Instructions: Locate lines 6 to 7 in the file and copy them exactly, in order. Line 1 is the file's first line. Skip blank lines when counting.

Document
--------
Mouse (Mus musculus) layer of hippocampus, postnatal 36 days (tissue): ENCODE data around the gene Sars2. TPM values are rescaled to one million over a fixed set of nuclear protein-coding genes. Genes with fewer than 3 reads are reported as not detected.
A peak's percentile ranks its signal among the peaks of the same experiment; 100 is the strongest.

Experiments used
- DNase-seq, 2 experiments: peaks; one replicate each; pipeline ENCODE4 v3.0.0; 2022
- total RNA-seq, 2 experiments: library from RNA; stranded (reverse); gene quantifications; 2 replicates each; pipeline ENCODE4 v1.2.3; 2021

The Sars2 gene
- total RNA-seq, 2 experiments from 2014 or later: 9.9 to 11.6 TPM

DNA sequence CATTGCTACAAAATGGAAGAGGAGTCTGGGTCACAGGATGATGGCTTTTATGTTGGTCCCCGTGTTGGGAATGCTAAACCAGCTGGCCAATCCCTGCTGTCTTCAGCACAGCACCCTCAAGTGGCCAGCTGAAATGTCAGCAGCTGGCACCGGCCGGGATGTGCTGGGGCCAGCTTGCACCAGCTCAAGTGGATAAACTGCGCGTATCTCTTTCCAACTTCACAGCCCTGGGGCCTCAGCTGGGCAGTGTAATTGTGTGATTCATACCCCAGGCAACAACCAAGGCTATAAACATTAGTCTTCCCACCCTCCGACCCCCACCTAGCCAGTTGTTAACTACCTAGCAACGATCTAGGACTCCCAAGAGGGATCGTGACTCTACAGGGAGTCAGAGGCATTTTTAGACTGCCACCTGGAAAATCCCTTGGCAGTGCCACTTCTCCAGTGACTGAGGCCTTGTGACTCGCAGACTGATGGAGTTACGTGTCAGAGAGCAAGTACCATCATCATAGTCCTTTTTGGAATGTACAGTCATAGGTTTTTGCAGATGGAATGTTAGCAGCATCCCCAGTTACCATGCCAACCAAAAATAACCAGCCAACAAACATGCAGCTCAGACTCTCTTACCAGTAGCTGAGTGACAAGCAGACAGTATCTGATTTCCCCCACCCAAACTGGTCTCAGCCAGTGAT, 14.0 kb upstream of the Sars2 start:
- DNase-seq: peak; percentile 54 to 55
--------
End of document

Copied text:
The Sars2 gene
- total RNA-seq, 2 experiments from 2014 or later: 9.9 to 11.6 TPM